If you were expecting Perceval, Galahad, or Lancelot as the hero and wondered why Gawain is in there, that's easy. Gawain does appear in some of the traditional stories as a Grail knight, and I consciously settled on him because I wanted more of a workaday, everyman knight than a paragon. Given all the fantastic adventures he was about to encounter, I thought a more lucid, practical-minded character would be a better foil to the general strangeness than a saint would be. While Gawain is a fine knight, he is also a human one, and I wanted someone I could relate to, someone whose reactions I could understand. (This isn't necessarily the way I would have seen the story as a child, when all of the knights seemed much alike to me, but as an adult I tend to differentiate more.)

It was for that reason also that I left out the Siege Perilous, a motif that appears in some of the traditional stories in which the Chosen Knight, by reason of his superiority, is the only one who can occupy a certain seat in the King's Hall without coming to grief. I always liked the idea of this seat, which by some kind of magic is able to differentiate the true from the false (sort of like the Sword in the Stone can select the true king), and I thought about putting it in. I decided against it because in the end it seemed contrary to both the character of Gawain and the theme of my story, insofar as it has one.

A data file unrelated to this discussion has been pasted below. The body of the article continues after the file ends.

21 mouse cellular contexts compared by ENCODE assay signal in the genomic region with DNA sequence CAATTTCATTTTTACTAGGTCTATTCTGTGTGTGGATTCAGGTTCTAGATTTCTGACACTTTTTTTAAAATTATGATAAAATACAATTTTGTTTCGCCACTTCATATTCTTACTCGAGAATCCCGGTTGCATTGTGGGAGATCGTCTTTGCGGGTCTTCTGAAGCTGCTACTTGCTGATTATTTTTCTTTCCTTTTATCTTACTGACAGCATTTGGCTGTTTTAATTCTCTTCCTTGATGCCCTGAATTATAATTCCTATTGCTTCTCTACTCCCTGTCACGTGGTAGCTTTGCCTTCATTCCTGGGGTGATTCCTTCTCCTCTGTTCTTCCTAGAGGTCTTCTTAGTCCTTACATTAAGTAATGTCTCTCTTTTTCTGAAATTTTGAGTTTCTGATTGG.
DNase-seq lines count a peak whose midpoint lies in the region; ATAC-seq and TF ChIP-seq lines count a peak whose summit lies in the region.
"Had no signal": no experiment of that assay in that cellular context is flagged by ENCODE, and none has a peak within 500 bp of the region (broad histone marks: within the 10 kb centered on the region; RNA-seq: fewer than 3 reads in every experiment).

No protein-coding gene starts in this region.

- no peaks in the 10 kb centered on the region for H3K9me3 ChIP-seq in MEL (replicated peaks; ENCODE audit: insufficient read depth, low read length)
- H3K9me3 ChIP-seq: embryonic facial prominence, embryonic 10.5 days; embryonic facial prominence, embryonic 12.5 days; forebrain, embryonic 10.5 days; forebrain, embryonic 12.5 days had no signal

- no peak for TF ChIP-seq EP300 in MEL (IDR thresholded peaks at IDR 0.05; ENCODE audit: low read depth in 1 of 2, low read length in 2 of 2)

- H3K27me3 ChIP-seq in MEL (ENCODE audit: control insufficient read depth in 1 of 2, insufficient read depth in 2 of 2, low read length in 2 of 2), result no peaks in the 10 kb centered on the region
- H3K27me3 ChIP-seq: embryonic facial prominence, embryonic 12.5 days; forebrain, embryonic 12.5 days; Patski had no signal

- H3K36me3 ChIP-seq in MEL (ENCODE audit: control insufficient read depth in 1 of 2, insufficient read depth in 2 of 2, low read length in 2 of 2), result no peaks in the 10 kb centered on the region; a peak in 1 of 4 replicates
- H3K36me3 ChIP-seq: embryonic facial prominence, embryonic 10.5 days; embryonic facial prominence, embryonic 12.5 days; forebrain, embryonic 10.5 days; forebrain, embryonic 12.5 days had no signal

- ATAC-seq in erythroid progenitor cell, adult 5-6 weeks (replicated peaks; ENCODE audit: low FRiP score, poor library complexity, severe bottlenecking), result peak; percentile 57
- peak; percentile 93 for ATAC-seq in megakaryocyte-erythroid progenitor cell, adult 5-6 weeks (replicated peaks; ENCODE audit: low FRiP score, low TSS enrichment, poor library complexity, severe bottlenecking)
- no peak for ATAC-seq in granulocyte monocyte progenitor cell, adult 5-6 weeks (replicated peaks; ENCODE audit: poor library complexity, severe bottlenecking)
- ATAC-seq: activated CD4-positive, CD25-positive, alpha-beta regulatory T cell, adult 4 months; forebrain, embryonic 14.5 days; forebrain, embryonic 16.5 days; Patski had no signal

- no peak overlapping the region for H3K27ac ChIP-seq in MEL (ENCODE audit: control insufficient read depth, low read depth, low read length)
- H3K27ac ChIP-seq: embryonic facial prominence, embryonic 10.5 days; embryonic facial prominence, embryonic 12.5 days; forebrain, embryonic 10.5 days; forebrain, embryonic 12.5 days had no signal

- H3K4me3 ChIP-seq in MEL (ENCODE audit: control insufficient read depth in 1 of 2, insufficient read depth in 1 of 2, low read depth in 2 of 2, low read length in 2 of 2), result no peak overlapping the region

Well, you might be saying, fine, but what about those things you didn't explain--like what did the running girl throw in front of the knight that caused the horse to stumble? What was all that about? (The answer is: I don't know, though maybe it'll come to me one night while I'm making dinner or mopping the floor. All I know is this was not a damsel who required rescuing.) Well, then, you ask, what about the Grail, huh? Did you, Wordplay, ever get around to saying exactly what that is?